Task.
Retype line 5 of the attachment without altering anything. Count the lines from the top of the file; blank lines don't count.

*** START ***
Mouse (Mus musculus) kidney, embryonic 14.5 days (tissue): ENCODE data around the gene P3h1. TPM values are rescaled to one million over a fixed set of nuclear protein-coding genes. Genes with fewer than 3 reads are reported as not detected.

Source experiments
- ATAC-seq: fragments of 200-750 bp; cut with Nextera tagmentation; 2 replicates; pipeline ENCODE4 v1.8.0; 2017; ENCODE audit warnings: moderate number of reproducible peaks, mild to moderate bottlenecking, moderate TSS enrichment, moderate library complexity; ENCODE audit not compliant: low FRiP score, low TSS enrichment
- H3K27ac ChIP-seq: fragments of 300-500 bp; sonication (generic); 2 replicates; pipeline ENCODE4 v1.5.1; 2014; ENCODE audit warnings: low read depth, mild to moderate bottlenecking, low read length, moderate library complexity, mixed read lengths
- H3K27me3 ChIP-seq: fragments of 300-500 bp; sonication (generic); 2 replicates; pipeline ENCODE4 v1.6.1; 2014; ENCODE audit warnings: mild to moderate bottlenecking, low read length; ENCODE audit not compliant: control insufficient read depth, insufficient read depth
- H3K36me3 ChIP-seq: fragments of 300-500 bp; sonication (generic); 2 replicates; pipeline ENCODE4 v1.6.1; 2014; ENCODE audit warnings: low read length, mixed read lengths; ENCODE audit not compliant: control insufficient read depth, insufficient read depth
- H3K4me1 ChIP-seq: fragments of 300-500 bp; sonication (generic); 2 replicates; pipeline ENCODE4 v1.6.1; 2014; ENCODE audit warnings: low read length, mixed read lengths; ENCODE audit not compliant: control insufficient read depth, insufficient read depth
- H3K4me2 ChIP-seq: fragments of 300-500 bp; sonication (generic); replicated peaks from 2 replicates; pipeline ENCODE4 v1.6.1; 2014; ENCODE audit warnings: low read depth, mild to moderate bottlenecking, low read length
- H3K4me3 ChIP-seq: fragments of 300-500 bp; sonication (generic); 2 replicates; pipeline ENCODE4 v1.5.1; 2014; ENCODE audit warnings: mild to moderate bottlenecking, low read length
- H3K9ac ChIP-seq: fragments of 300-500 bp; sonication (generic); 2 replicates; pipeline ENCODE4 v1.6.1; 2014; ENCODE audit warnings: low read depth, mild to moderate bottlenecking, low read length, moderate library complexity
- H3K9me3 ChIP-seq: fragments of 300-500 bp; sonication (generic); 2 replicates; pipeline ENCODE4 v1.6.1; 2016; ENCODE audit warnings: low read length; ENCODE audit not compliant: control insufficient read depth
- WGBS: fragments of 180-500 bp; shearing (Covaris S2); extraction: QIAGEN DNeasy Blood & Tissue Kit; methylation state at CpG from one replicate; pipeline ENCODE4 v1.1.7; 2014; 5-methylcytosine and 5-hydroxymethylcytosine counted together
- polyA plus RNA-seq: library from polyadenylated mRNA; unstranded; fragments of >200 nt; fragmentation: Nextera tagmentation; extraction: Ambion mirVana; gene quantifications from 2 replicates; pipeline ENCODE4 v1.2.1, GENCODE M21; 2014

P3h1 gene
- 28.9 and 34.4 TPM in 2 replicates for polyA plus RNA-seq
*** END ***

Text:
- H3K27me3 ChIP-seq: fragments of 300-500 bp; sonication (generic); 2 replicates; pipeline ENCODE4 v1.6.1; 2014; ENCODE audit warnings: mild to moderate bottlenecking, low read length; ENCODE audit not compliant: control insufficient read depth, insufficient read depth